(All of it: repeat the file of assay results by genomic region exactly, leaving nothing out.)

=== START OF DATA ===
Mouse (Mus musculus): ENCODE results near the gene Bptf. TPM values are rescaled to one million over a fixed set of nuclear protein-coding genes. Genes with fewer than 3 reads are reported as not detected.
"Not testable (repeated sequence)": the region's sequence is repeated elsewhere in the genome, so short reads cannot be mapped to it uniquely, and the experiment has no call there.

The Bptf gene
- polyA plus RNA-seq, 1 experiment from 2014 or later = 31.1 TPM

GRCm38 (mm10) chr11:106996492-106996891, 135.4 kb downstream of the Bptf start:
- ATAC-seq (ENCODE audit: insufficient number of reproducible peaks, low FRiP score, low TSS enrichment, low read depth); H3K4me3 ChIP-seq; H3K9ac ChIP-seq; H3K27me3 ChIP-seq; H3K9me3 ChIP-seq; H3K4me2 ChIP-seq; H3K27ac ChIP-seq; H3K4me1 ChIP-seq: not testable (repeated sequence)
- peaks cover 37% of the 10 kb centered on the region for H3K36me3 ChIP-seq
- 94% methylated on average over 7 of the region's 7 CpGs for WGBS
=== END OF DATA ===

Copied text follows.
Mouse (Mus musculus): ENCODE results near the gene Bptf. TPM values are rescaled to one million over a fixed set of nuclear protein-coding genes. Genes with fewer than 3 reads are reported as not detected.
"Not testable (repeated sequence)": the region's sequence is repeated elsewhere in the genome, so short reads cannot be mapped to it uniquely, and the experiment has no call there.

The Bptf gene
- polyA plus RNA-seq, 1 experiment from 2014 or later = 31.1 TPM

GRCm38 (mm10) chr11:106996492-106996891, 135.4 kb downstream of the Bptf start:
- ATAC-seq (ENCODE audit: insufficient number of reproducible peaks, low FRiP score, low TSS enrichment, low read depth); H3K4me3 ChIP-seq; H3K9ac ChIP-seq; H3K27me3 ChIP-seq; H3K9me3 ChIP-seq; H3K4me2 ChIP-seq; H3K27ac ChIP-seq; H3K4me1 ChIP-seq: not testable (repeated sequence)
- peaks cover 37% of the 10 kb centered on the region for H3K36me3 ChIP-seq
- 94% methylated on average over 7 of the region's 7 CpGs for WGBS